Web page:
Shadi Beshai, University of Regina
Can you describe your area of research and how it is helping address a health-related issue in Saskatchewan?
Major depression and anxiety are some of the most prevalent and disabling psychological conditions among citizens of Saskatchewan. Accordingly, work in my lab (Depression Cognition and Culture Lab; DCC Lab; University of Regina) addresses three interrelated areas: a) adaption of psychological treatments for depression and anxiety to make them more appropriate for the populations they are intended to serve (e.g., Indigenous populations); b) promotion of psychological treatments for depression and anxiety so that patients and families know about them and can make an informed decision regarding whether to seek such treatments out; and c) Improving access to effective psychological treatments for depression and anxiety for those who need them.
What are the most rewarding aspects of your work?
The most rewarding aspects of my work include observing the positive psychological change in patients who complete our treatments, and seeing the change in people’s hearts and minds as they learn about how effective and appropriate psychotherapy can be for prevalent mental health conditions.
What is the most challenging aspect of your work?
The most challenging aspect of my work is wrestling with the systemic barriers (e.g., limited governmental funding) that prevent people from seeking appropriate mental care.
How did you first become interested in this area of research? What inspires you to do the work that you do?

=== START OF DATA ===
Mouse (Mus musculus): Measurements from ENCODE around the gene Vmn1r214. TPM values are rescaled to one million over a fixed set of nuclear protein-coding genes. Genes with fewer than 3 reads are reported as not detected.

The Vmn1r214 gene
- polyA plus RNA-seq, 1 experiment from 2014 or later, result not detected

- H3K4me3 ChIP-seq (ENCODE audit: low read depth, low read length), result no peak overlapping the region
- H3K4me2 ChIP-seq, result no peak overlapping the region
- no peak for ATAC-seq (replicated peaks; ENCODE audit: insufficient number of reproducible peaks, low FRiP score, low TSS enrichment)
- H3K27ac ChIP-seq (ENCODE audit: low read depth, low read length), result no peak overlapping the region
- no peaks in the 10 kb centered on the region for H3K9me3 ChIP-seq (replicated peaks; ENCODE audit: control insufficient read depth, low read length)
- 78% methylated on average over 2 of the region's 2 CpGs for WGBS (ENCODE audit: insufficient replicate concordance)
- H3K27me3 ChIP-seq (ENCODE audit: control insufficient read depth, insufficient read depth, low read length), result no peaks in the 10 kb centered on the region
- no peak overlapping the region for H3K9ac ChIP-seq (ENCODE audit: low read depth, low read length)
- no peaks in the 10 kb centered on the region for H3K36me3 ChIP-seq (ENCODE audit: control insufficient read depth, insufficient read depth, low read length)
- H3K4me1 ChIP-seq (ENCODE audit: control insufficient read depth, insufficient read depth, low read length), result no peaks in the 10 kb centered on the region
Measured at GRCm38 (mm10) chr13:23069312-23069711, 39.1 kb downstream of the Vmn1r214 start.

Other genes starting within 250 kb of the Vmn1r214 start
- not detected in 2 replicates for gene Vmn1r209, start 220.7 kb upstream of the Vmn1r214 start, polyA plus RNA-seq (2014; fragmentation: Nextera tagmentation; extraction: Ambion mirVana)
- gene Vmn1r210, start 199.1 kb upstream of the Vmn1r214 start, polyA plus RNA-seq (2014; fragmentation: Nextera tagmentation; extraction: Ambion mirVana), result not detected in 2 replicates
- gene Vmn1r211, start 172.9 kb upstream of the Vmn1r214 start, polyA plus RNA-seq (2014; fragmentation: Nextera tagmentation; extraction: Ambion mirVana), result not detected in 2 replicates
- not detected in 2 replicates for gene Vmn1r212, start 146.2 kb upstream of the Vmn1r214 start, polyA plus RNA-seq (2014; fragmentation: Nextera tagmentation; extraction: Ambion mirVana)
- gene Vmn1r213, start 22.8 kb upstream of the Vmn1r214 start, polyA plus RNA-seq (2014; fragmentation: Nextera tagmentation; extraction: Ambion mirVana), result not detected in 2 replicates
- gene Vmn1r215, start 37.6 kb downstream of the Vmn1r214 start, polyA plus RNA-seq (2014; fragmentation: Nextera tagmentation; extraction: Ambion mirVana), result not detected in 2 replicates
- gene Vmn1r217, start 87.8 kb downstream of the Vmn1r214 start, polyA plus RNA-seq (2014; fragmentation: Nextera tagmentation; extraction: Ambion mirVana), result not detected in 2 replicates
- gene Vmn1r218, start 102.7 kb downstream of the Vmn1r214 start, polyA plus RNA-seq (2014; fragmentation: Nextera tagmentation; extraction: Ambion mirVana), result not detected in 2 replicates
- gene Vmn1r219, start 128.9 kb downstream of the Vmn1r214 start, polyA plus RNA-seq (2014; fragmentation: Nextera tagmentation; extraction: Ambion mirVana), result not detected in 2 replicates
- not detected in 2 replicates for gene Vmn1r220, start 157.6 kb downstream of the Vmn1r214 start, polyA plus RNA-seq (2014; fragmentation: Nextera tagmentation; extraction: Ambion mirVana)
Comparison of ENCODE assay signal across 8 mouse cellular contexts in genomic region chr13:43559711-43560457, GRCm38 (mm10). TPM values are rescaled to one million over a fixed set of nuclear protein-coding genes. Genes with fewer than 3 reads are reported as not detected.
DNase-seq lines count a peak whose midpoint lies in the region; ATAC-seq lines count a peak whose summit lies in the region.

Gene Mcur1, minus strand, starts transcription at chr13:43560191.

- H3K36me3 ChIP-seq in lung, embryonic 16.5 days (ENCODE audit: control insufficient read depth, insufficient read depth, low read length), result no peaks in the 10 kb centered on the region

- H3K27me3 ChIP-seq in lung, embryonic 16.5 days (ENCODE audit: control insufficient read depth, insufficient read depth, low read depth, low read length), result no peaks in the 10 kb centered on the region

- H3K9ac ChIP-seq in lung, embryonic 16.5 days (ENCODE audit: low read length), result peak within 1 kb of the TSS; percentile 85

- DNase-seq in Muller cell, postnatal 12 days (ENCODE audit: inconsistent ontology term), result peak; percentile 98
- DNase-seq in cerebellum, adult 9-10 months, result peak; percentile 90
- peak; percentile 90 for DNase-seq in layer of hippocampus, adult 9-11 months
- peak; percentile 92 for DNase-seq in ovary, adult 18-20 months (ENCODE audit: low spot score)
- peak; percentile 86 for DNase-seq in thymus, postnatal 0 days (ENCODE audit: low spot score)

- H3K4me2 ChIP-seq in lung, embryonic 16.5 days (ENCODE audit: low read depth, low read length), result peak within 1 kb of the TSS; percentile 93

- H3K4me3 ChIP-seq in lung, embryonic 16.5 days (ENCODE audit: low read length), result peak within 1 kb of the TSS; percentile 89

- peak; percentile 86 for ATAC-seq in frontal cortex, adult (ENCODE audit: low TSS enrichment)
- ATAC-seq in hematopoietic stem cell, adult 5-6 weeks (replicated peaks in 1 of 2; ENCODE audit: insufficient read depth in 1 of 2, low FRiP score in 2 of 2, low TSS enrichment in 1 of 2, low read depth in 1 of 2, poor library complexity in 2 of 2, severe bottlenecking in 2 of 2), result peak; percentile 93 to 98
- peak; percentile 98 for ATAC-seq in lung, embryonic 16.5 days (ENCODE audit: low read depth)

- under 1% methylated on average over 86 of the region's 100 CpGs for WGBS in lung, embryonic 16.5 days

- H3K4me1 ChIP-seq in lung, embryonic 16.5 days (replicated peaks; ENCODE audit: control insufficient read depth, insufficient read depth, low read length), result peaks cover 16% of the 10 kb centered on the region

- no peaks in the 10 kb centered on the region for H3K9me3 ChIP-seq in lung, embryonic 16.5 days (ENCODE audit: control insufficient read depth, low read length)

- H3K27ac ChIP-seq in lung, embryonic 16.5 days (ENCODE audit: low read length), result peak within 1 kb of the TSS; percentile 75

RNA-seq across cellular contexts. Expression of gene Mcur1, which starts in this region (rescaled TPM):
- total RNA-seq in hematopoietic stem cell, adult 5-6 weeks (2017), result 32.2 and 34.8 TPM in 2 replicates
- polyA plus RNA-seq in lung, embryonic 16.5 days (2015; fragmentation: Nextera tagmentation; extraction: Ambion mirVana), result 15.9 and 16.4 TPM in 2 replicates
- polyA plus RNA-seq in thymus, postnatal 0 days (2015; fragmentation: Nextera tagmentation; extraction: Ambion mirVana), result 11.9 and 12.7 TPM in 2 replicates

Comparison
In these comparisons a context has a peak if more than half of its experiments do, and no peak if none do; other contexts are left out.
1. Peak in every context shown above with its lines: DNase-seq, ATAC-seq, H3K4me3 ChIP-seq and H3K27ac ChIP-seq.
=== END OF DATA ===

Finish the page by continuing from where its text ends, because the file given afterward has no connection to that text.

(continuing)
During my undergraduate training, I learned that people from all cultures and walks of life can and do suffer from poor mental health and other forms of psychological distress. I also learned that the field of clinical psychology has made tremendous strides in designing effective treatments for some of the most common mental health disorders (depression; anxiety). However, there was a practical disconnect between these two facts: very few of those who need these psychological interventions ever seeks them out or make use of them. The gap between the need for effective treatments and the availability and uptake of them is staggering, and it is what inspires me to continue doing the work that I do.
Where is your research headed in the next five years?
I envision my work to maintain its focus on the promotion of and increasing access to effective treatments for anxiety and depression in Saskatchewan, Canada, and around the world. Further, I envision my work to play a role in the science of matching effective treatments and techniques with specific patient profiles.
U of R researchers seeing results from a new online self-help tool to reduce depression, anxiety, and stress
Traditional mental health practices for Indigenous university students
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